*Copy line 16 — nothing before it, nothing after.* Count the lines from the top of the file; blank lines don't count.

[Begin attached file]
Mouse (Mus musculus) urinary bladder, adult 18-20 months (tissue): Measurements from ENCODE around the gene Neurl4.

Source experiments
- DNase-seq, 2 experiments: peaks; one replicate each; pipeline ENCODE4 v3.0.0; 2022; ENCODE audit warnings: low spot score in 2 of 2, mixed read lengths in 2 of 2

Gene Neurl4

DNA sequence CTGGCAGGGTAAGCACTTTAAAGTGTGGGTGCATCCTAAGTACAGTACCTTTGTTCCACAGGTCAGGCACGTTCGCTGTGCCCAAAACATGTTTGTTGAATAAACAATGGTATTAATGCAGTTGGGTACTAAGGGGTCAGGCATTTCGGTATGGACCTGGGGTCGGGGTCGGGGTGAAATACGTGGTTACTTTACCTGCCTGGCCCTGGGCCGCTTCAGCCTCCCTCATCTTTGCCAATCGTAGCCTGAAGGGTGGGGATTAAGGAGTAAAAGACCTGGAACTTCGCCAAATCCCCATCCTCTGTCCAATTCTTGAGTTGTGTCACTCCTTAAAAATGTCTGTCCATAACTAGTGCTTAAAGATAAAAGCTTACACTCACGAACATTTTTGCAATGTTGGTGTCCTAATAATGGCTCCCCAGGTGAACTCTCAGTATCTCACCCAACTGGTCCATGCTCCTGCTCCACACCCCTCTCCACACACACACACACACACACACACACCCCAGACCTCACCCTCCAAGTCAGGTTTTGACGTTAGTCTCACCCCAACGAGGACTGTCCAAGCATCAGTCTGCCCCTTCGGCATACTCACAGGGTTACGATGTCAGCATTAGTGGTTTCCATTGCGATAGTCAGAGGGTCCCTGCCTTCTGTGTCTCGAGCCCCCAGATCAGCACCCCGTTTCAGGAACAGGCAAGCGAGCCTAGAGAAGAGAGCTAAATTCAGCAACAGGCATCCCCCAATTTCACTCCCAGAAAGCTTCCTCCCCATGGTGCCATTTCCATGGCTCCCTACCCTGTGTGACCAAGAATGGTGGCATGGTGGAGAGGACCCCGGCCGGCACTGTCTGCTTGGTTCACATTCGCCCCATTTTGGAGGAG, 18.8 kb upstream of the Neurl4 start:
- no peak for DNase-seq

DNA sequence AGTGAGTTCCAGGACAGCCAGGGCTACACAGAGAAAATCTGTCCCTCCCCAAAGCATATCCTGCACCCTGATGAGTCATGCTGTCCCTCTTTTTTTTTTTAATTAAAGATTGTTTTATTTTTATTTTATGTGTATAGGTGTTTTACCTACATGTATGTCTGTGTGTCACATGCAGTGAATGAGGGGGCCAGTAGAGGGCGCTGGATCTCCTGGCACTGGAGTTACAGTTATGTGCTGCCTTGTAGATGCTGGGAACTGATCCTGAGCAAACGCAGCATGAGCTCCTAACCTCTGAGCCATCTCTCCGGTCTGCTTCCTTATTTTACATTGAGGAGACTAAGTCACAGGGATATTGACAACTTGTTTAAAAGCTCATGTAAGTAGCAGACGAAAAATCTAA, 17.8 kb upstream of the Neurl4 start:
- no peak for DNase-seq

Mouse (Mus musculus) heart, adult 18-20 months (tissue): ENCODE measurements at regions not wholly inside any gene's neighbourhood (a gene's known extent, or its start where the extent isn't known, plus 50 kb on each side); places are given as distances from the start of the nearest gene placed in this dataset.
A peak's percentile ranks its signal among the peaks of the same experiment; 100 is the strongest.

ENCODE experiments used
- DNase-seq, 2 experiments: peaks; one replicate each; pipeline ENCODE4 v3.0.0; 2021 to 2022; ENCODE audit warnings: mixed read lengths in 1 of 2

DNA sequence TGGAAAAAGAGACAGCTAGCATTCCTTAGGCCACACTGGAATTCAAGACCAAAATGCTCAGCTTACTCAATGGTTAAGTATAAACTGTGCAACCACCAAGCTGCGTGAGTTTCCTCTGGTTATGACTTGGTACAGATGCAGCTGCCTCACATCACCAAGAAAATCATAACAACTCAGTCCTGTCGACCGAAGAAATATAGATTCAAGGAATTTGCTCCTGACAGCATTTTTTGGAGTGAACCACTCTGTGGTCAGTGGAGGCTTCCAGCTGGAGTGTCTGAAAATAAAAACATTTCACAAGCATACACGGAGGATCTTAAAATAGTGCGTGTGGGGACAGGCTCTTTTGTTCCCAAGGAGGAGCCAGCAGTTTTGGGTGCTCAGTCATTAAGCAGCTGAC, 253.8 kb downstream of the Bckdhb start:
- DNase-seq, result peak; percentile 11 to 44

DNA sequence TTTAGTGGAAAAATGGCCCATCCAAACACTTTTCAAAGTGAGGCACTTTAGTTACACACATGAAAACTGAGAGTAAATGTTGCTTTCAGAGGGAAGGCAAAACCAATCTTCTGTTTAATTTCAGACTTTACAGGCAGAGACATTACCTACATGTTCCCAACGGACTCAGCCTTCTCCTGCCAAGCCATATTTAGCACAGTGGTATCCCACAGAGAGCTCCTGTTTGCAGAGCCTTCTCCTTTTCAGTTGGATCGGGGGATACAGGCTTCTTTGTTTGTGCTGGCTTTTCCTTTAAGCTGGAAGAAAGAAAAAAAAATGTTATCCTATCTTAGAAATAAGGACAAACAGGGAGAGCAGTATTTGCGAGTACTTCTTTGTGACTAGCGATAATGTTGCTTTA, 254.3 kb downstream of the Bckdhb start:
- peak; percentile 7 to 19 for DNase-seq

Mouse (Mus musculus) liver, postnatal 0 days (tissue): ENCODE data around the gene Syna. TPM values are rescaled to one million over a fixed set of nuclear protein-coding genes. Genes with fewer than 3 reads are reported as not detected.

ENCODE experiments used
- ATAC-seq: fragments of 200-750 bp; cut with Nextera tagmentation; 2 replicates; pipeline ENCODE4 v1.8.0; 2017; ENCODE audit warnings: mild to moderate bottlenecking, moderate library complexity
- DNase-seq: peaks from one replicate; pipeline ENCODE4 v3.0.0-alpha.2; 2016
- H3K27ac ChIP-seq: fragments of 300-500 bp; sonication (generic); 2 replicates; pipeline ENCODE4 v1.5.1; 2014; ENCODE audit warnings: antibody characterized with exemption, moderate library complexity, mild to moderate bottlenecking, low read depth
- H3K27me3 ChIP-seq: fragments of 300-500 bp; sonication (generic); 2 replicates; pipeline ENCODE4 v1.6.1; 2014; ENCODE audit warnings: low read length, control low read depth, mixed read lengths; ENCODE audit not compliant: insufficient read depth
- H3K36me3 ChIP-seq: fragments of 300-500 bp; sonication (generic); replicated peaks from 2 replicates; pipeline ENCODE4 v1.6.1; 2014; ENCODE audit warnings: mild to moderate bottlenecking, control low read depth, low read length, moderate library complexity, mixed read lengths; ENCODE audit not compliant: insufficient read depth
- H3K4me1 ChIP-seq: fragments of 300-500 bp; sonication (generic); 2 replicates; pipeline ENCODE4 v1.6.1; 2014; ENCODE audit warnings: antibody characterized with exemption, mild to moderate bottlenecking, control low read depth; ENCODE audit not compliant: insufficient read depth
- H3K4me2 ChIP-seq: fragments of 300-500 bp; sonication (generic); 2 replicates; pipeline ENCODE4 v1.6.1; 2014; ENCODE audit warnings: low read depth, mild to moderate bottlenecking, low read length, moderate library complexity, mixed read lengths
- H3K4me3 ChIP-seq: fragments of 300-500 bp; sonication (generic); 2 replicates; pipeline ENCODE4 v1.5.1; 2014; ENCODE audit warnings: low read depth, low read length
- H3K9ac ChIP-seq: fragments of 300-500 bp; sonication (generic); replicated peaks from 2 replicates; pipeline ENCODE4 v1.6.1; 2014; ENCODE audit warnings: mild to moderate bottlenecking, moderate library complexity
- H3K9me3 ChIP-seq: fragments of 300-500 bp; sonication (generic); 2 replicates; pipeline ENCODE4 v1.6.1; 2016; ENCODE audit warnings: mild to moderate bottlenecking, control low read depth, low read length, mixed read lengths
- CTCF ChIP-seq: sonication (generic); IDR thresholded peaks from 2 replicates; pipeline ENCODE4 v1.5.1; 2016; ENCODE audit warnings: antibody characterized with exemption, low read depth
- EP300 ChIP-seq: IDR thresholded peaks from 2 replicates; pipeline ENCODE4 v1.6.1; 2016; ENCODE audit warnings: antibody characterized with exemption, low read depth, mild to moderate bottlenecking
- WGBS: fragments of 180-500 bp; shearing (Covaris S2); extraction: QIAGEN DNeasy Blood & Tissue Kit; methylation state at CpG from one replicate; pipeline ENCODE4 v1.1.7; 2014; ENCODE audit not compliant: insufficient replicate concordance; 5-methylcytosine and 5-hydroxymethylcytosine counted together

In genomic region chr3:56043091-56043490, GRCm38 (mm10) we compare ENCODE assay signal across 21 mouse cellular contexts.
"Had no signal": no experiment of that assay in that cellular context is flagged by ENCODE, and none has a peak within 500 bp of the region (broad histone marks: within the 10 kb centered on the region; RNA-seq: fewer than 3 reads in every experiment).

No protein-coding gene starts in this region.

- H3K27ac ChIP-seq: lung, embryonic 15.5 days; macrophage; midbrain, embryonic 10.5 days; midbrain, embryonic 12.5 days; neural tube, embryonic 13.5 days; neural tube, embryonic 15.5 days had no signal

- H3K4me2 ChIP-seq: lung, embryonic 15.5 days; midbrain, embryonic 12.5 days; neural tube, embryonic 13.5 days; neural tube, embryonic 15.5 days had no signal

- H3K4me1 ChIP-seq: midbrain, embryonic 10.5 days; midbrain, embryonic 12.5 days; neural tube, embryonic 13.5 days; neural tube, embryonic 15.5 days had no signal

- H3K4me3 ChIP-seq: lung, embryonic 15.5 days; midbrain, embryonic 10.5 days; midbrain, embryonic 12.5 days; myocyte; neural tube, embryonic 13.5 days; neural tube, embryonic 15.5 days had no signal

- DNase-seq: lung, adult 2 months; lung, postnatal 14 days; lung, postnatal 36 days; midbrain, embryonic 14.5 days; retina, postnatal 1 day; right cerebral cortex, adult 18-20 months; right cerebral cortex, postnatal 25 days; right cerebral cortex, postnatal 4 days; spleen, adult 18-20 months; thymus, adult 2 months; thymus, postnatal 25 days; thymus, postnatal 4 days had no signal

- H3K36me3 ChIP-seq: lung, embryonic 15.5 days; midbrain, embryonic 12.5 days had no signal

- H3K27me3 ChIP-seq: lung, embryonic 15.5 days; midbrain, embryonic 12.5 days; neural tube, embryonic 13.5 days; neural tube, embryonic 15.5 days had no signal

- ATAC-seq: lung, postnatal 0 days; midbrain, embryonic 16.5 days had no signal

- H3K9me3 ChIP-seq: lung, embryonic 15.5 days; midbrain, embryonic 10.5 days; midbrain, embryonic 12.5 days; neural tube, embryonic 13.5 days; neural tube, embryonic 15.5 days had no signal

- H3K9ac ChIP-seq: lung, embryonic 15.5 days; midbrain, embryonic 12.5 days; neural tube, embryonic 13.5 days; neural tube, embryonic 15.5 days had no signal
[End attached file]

- peak; percentile 7 to 19 for DNase-seq